According to The Century Foundation, an estimated 25 million Americans have received an extra $600 payment on top of state unemployment benefits. It is that bump that pumped an additional $15 billion back into the economy. Politics aside, the deepening recession is likely to worsen once this infusion of cash goes away. Given the human and economic cost of discontinuing the program, unemployment benefits are likely to be one of the most fiercely debated topics of the stimulus bill.

3) Stimulus checks are part of a larger package

Senate discussions regarding stimulus are wide-ranging, and while some proposals may not impact you directly, it is possible they will trickle down to you and your family. Here are other stimulus-related negotiations currently on the table:

Ramped-up testing: Depending on how you measure it, the U.S. is somewhere between four and six months into the COVID-19 crisis. Testing is still limited, and wait times are long. The Senate stimulus plan includes $16 billion earmarked to states for testing, with an emphasis on employers, schools, day care facilities, and nursing homes. Another $26 billion is allocated for the development of diagnostics, vaccines, and therapeutics.

Continuation of the Payroll Protection Program (PPP): The much-lauded PPP offers forgivable loans to small businesses as an inducement to keep employees on the payroll rather than laying them off. Thus far, PPP has not been demonstrably effective. According to a Brookings Institute study, small businesses that accepted PPP loans were as quick to lay their employees off as other businesses. The new Senate Republican version allows small employers (300 or fewer employees) whose revenue has declined by 50% or more to receive a second forgivable loan.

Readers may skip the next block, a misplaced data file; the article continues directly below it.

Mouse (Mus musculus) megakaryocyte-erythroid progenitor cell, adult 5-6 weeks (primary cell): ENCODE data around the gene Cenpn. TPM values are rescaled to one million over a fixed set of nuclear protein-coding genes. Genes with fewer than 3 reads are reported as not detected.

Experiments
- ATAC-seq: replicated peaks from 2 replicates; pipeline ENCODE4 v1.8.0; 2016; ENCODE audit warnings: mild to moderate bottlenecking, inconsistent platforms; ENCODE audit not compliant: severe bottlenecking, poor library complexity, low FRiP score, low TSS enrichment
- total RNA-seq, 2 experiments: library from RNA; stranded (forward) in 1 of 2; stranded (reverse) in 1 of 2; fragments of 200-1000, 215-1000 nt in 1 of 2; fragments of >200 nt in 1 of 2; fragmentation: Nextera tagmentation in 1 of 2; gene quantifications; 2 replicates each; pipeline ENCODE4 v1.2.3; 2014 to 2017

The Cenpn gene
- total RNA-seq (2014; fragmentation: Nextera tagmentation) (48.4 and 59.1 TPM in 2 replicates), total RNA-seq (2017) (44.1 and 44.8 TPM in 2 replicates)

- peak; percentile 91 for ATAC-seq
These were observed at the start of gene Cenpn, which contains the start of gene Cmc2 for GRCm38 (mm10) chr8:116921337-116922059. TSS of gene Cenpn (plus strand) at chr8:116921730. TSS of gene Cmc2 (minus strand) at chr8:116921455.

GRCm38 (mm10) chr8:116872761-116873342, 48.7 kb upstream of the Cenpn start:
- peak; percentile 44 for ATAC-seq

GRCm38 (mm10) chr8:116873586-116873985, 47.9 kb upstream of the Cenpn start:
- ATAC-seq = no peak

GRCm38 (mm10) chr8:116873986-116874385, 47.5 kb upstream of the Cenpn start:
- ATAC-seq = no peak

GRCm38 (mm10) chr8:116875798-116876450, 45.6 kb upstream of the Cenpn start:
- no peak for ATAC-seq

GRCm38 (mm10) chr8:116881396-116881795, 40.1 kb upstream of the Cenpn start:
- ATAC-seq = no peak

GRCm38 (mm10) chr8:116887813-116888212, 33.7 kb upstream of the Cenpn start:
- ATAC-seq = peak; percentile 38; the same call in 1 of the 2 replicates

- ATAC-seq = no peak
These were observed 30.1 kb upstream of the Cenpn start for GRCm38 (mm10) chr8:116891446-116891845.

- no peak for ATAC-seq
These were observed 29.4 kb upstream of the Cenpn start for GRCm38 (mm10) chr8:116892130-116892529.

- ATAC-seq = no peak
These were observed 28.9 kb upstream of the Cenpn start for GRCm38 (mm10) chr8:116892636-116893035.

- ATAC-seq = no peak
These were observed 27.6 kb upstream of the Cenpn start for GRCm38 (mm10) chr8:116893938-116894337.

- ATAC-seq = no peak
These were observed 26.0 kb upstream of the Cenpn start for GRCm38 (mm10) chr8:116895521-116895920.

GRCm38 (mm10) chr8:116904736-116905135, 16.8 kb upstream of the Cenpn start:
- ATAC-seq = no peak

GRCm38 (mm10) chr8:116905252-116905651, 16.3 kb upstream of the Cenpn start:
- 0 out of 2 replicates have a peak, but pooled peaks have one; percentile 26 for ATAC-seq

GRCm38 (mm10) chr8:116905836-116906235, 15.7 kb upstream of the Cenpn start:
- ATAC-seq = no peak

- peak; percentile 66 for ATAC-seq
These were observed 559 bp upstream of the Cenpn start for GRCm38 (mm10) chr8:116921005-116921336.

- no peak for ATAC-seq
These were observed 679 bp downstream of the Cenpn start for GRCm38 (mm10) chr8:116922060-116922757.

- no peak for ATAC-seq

A new freeze on foreclosures and evictions: For those in need of housing assistance, the HEALS act addresses foreclosure and eviction. The Act would extend protections to homeowners with a federally backed mortgage, allowing them to pause or lower payments without penalty. Federally backed mortgages include FHA, VA, USDA, Fannie Mae, and Freddie Mac.

Oddly, after announcing that their act would extend eviction protection to renters, the White House (and shortly thereafter, Senate Republicans) withdrew support for that provision. They did include $100 billion in rental assistance.

There is tremendous variation in approaches to the stimulus bill. McConnell and others insist upon sweeping liability protections for schools and businesses to protect them from pandemic-related lawsuits. Others want more money to help schools reopen, or a new round of low-interest business loans.

Once the Senate concludes its initial work, leaders from the House will negotiate details with the Senate. The Democratic House majority is likely to request compromise on issues like extended unemployment benefits, hazard pay for essential workers, funding for food stamps, and stricter measures to protect renters from eviction.

Despite current grandstanding, these proposals are like handprints in wet concrete.

We won't know what the final bill looks like until the arguing ends and the cement dries. Until then, we will keep you updated.